Essentially, how might it be possible to make assignment deadlines more flexible for distance students? If deadlines for ongoing assignments are simply extended deeper through to the end of the course, wouldn’t there be a natural tendency on the part of most students to hand in their assignments at the latest possible moment, to the detriment of their learning? My own experience as both student and teacher (as well as the virtual learner data that the UOC has analyzed) confirms this fear…
Yep, that’s been my experience too… but I am learning that its not a bad thing necessarily.
I have been running 2 online courses (inspired by David Wiley’s initial wiki courses) with flexible assessment:
Both of them have very similar assessments in that they have 3 assignments, one of which is blogging into which the other 2 assignments are posted.
The thing is, these 3 assignments can be completed at any time. We do set up a course schedule, with a start and end date, but we do this to encourage a cohort of people through at the same time so that they can bounce off each other and feel that group learning atmosphere that many expect to be there. Inevitably, many do not finish by the time the course officially finishes. That’s fine, we encourage them to take their time and do it right. All the course end date signifies is that the facilitators are no longer on call and keeping the course moving along as one big cohort. After the “end date” participants are “on their own”. In reality, they are not on their own at all. By the time that date comes, the course blogging network has been established – or they have become more comfortable with self paced online learning. When they are ready to be assessed, they simply contact the facilitator who engages an assessor. There is no extra work on the assessor or facilitator, in fact the intensity of the assessment period is now spread out and so is done better.
Administrating this is a hassle, because to run the course we normally enrol people up front, and the enrolment lasts for a specified period of time. If they don’t finish, we would have to mark them as “not yet complete” and then re enrol them for the next course – messy and time consuming. What is better is if people do not enrol! They just start the course. They enrol when they are ready for assessment. This way we get 100% completion rates and not so much wasted energy chasing down people who were never going to complete anyway, and so make your books look bad! We call this form of participation, “informal enrolment”.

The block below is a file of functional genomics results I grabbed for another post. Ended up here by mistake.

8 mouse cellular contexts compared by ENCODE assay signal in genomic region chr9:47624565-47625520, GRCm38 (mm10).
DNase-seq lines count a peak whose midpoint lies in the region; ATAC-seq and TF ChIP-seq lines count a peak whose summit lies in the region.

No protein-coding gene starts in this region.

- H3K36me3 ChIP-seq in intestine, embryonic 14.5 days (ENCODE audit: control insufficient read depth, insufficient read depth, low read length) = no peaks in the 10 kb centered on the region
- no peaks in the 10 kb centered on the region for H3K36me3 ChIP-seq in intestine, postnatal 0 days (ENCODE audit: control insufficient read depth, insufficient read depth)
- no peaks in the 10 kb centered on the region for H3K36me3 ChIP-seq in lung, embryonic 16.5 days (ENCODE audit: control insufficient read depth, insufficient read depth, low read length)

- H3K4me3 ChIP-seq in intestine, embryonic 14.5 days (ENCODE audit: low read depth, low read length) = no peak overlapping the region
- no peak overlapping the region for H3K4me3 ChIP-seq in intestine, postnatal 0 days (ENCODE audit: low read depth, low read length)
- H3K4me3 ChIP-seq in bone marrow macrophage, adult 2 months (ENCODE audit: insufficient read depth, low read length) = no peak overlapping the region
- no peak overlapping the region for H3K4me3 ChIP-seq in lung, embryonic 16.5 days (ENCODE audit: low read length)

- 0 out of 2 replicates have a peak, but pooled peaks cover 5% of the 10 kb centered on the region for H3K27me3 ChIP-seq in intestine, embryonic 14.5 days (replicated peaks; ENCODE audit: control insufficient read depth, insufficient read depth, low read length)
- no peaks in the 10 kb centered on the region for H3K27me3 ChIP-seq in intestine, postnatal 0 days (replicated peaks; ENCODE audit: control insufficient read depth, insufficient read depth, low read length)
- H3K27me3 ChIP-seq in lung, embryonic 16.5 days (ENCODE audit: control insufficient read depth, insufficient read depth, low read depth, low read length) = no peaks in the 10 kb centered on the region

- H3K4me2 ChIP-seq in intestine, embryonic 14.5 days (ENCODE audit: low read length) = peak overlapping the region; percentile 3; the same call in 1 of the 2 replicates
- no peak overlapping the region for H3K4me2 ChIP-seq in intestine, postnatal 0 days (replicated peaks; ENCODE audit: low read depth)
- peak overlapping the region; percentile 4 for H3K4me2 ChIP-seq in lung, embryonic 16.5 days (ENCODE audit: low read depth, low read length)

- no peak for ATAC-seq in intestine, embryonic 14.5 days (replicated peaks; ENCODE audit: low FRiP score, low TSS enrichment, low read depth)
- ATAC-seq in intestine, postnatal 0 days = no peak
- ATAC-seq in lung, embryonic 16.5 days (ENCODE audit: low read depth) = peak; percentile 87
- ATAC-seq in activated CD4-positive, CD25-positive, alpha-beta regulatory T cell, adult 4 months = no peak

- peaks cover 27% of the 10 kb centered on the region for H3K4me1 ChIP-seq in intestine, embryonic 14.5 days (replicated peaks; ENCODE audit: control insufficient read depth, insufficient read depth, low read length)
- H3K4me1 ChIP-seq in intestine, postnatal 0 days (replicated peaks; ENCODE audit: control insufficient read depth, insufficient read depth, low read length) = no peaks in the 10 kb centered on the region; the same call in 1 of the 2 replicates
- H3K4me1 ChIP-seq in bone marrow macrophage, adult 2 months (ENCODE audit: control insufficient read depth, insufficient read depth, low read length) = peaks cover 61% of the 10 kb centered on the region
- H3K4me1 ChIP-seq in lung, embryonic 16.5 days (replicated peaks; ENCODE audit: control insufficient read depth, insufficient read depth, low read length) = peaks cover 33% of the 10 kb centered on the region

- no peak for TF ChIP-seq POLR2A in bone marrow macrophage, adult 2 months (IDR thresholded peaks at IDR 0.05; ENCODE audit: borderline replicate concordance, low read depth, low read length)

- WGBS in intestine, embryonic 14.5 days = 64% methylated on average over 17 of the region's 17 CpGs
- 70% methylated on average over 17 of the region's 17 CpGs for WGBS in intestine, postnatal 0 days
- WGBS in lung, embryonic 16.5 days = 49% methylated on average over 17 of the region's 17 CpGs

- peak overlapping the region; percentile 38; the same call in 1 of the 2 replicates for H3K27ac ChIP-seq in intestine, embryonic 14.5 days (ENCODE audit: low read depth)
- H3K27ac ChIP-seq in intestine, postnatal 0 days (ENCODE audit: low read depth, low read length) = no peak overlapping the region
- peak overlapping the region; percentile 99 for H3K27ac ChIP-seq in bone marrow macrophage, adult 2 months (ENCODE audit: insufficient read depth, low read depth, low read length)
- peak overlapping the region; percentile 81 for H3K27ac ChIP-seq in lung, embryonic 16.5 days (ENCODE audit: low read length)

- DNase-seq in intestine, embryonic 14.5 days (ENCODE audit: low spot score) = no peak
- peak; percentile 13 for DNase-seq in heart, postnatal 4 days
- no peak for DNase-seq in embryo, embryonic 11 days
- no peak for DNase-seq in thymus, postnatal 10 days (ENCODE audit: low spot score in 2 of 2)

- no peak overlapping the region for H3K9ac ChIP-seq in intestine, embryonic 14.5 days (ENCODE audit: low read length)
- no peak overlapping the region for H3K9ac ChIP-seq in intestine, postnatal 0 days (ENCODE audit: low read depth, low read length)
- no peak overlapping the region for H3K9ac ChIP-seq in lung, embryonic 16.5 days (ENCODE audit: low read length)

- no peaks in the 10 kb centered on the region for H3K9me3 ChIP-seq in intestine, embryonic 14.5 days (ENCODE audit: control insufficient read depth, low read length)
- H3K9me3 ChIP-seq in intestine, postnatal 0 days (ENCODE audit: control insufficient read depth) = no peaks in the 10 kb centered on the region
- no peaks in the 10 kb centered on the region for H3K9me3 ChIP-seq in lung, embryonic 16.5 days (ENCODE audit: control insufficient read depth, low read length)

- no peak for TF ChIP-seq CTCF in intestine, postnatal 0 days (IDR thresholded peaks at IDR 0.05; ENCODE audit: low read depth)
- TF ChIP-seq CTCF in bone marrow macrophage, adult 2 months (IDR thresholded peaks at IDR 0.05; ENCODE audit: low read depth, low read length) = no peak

What we are working out now is managing the increased numbers of informal enrolments so that they are not an unreasonable drain on facilitator resources that are not yet paid for. For this we have found it acceptable to have both formal and informal participants starting and moving through at the same time. So far we have not noticed a drop in formal enrolments. There are still those who prefer to enrol formally and up front, and who want to be paced by the facilitators and be sure they complete and get assessed by a definate date. They know who they are. Everyone in the course, whether informal or formal knows that the facilitators energies are focused on the formally enrolled and making sure they understand what they are to do and are on task, that is what the fee is for. If any of that facilitation effort is able to be shared with the informal group, then great! so long as the people who pay are getting what they pay for, including assessment. Being able to manage this is where a skilled and experienced facilitator comes in. It doesn’t take long before the whole group is supporting each other regardless of their enrolment status, people are the greatest learning resource in these courses.
Getting people over the line is still a challenge. But with patience, they get there. Everyone remains in the communication channels whether they have completed or not, and to some degree it is the people in that channel that motivate completion. It is up to the individual participants to turn off the channel if they wish. Quite a few opt to stay in actually, just to watch how the next course goes and to see if they can pick up on a few things they missed. Naturally the ones who have not completed stay, and the next course becomes their new motivation to advance through the tasks.
I think we have the first runs on the board for a new model that promises a considerable amount of flexibility for the participants, including the facilitators and assessors, and could even improve outcomes for everyone. It is all based around open educational resources and practices. It is the facilitation that is the key. Knowing how to do it without working yourself to an early grave, and in such a way so that everyone feels equal and not over or under whelmed.